Weston Smith, Meg, “E.A. Milne and the Creation of Air Defence: Some Letters from an Unprincipled Brigand,1916-1919,” Notes and Records of the Royal Society of London 44, 241-55 (1990).
Weston Smith, Meg, “E.A. Milne: A Nova of the Inter-war Years,” Astronomy Now 19, 82-84 (2005).
Whitrow, G.J., “Theoretical Cosmology in the Twentieth Century,” Human Implications of Scientific Advance, Eric Gray Forbes, ed., Proceedings of the 15th International Congress of the History of Science in Edinburgh 10-15 Aug 1977 (Edinburgh Univ. Press, Edinburgh, 1978), p. 576-93.
Other References: Scientific
Menzel, Donald H., ed., Selected Papers on the Transfer of Radiation (Dover, NY, 1966).
Milne, E.A., “Radiative Equilibrium in the Outer Layers of a Star,” MNRAS 81, 361-75 (1921).
Milne, E.A., “Spectroscopy, Astronomical, Radiative equilibrium and spectral distribution,” MNRAS 81, 375-88 (1921).
Milne, E.A., “Spectroscopy, Astronomical, Radiative Equilibrium: The Effect of a Strong Absorption Line,” MNRAS 81, 510-15 (1921).
Milne, E.A., “The Temperature in the Outer Atmosphere of a Star,” MNRAS 82, 368-71 (1922).
Milne, E.A., “The Equilibrium of a Rotating Star,” MNRAS 83, 118-47 (1923).
Fowler, R.H. & E.A. Milne, “The Intensities of Absorption Lines in Stellar Spectra, and the Temperatures and Pressures in the Reversing Layers of Stars,” MNRAS 83, 403-24 (1922).
Milne, E.A., “An Astrophysical Determination of the Average Life of an Excited Calcium Atom,” MNRAS 84, 354-63 (1921).
Milne, E.A., “The Sun’s Outer Atmosphere,” Royal Institution Library of Science: Astronomy, p. 296-304.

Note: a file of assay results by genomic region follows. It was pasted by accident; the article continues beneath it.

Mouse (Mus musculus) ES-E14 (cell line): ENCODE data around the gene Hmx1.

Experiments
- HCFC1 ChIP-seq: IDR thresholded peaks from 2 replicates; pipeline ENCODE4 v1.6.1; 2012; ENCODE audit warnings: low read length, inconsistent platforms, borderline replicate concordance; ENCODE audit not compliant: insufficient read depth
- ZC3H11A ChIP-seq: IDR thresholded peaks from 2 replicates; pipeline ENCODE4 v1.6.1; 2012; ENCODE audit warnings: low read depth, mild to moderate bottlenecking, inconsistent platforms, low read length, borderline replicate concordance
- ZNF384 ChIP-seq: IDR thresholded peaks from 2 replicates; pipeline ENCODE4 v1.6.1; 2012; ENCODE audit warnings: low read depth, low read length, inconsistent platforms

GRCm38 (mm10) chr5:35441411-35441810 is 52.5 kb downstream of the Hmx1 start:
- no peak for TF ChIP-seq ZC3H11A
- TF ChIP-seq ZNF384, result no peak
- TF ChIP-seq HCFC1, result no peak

Milne, E.A., “On the Possibility of the Emission of High-speed Atoms from the Sun and Stars,” MNRAS 86, 459-73 (1926).
Milne, E.A., “The Reflection Effect in Eclipsing Binaries,” MNRAS 87, 43-55 (1926).
Milne, E.A., “Ionization in Stellar Atmospheres, Part I: Generalised Saha Formulæ, Maximum Intensities, and the Determination of the Coefficient of Opacity,” MNRAS 89, 17-49 (1928).
Milne, E.A., “Ionization in Stellar Atmospheres, Part II: Absolute Magnitude Effects,” MNRAS 89, 157-75 (1928).
Milne, E.A., “The Masses, Luminosities and Effective Temperatures of the Stars,” MNRAS 90, 17-54 (1929).
Milne, E.A., “Bakerian Lecture: The Structure and Opacity of a Stellar Atmosphere,” Phil. Trans. Royal Soc. London. Series A 228, 421-61 (1929).
Milne, E.A., “The Analysis of Stellar Structure,” MNRAS 91, 4-55 (1930).
Milne, E.A., “The Thermodynamics of the Stars,” Handbuch der Astrophysik 3, 65-255 (1930).
Milne, E.A., “Theory of Pulsating Variables,” Handbuch der Astrophysik 3, 804-21 (1930).
Milne, E.A., “The Theory of Stellar Structure,” Zeitschrift für Astrophysik 4, 75-117 (1932).
Milne, E.A., “World Structure and the Expansion of the Universe,” Nature 130, 9-10 (1932).
Milne, E.A., “Note on the Boundary Temperature of a Star,” Zeitschrift für Astrophysik 4, 328-36 (1932).